Sunday, July 23, 2006

Burger History 101

23 July 2006-
Joe's Cable Car Restaurant: 4320 Mission Street at Silver in San Francisco
Cost: $14.00 (bacon cheeseburger, fries extra)

Image Source: blogger's own

Ever wonder where burgers originated from? Apparently, the history is still under dispute, but Joe's Cable Car Restaurant has some interesting burger propaganda / history leaflets to read while you wait for your order. There was a lot of information to comprehend, but one theory was that ground chuck was invented as a means to ingest meat for toothless individuals. Joe's claims to do things the old fashioned way in regards to burger preparation. The restaurant publicizes that "Joe grinds his own fresh chuck daily" in a big block-lettered sign on top of the diner. They also proclaim to serve honest 4, 6 or 8 ounce ground chuck patties.

There's been a lot of hype surrounding Joe's, and my expectations were high. Also, be warned, Joe's prices aren't hamburger shack prices (as the decor might lead you to believe). Joe's is probably one of the most expensive burgers I've surveyed to date. I ordered a 6 oz. bacon cheeseburger with swiss, "medium-rare" (which is the default grilling preference at Joe's) and a small order of fries. The prices are a little ironic, considering they serve the burgers on plastic plates and they utilize disposable plastic utensils for their place settings.

The burger and fries came on two separate plastic plates. However, I really want to commend Joe's on this decision. One of the main reasons why I usually consume my fries before the burger is to avoid having them soaked with burger juices during the course of the meal. Therefore, I went ahead and indulged in my burger first.

There are few words that can accurately describe the handling of a Joe's burger. The patty is shaped to the exact size of the bun, and the ground chuck is distributed to an even consistency: high and wide. The handling feels pretty "solid". The burger assembly makes the patty feel neatly tucked into the bun. As mentioned, there are few words to describe this feeling; I'm actually having a lot of difficulty properly conveying this in writing.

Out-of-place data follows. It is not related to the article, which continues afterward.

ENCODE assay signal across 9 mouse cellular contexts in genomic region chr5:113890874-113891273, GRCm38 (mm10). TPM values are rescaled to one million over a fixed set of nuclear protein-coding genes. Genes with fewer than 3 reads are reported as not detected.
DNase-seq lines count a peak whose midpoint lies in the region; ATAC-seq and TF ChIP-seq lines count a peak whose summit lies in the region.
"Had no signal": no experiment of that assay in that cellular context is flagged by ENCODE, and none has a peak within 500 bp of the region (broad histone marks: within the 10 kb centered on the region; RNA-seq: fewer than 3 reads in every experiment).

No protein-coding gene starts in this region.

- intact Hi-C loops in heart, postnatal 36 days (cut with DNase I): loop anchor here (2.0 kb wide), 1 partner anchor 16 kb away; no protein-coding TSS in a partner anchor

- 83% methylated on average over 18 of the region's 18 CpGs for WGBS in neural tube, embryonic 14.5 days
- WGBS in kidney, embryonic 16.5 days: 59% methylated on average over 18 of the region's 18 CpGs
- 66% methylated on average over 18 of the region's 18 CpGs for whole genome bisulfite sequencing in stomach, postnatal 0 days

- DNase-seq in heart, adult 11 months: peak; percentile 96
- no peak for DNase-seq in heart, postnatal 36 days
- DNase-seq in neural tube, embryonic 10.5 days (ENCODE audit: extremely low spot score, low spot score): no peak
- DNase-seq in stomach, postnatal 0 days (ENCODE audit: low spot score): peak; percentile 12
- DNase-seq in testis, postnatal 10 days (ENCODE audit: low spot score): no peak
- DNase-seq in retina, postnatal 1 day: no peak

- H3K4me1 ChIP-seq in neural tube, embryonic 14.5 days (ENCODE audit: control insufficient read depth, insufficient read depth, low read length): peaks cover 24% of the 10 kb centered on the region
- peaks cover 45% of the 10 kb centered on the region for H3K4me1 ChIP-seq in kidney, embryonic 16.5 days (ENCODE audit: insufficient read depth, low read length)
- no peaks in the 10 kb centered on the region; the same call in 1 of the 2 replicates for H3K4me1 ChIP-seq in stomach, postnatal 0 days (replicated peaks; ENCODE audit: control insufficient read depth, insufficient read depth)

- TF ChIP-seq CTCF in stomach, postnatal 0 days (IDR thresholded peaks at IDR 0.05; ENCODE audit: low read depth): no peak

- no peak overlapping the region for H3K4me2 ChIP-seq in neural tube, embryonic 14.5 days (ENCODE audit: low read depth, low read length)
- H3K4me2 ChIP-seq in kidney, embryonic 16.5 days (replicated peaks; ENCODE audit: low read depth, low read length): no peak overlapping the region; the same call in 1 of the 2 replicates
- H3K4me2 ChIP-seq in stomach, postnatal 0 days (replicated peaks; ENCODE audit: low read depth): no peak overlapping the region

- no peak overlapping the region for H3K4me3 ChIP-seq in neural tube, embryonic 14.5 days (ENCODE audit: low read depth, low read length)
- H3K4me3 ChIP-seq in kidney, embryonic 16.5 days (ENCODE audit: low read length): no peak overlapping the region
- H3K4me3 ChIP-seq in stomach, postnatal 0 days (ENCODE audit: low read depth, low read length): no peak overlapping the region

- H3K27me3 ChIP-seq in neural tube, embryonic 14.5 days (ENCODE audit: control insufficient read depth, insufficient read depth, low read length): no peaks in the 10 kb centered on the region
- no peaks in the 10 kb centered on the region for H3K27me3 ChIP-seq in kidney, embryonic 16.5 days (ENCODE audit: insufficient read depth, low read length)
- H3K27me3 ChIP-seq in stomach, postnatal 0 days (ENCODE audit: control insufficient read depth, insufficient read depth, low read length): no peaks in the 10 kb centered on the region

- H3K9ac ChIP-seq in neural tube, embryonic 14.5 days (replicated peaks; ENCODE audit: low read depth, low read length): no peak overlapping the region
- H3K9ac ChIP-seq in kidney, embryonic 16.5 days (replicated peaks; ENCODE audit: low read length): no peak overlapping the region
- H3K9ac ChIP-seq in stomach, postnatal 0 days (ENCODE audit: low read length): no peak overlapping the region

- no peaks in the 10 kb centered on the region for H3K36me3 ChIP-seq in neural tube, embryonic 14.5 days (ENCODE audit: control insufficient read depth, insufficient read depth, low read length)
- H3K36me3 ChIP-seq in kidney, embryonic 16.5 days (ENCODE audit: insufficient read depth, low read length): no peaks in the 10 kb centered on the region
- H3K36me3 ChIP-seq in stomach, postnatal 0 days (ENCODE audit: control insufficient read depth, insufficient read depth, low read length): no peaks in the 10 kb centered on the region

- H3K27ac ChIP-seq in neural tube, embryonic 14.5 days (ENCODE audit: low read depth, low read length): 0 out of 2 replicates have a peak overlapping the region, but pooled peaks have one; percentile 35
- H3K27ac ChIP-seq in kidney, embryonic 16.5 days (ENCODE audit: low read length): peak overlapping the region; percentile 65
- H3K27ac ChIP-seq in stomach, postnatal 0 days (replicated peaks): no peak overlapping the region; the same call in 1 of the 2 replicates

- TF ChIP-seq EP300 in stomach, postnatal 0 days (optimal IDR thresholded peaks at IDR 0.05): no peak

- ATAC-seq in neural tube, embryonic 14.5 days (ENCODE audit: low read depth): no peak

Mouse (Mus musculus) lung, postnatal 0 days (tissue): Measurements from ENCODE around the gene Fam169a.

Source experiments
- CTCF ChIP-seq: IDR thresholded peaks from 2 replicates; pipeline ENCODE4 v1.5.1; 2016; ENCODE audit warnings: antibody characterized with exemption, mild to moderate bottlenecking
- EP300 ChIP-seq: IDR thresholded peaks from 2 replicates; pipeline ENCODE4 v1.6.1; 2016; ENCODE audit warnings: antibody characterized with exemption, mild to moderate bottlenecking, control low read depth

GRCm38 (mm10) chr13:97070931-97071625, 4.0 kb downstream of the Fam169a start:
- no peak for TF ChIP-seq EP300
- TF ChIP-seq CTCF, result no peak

Unfortunately, the bun preparation was a different story. I would have presumed that if Joe goes through such a meticulous burger preparation process, that the bun preparation would be addressed with the same attention to detail. My bun was only slightly toasted, and the inside of the bun was still a little untoasted. In contrast to the chuck grilling preference, I actually prefer a thoroughly toasted bun.

The burger experience was pretty unique. I don't think I've ever eaten a burger quite like it. Joe's tenderizing process is really distinguishable compared to other patties. But I kind of wish the actual patty had a little more flavor, it was a little bland. Perhaps this might be attributed to Joe's claim to serve extra lean patties. Also, the burger was served at a pretty honest medium-rare. It could have been a little more rare (to my liking), however, the ground chuck actually produced a significant amount of burger juice.

Verdict: Joe's Cable Car Restaurant is a very unique and special burger experience that I recommend for all burger enthusiasts. There's no special sauce or flashy frills, but the discerning burger enthusiast might appreciate the preparation / love used in preparing each burger.

Quite frankly, it's a really honest tasting burger at a not so honest price. It's also obvious that Joe focuses all of his attention just on the ground chuck, and seems to neglect the other aspects of the burger, such as the fries, bun and place settings.

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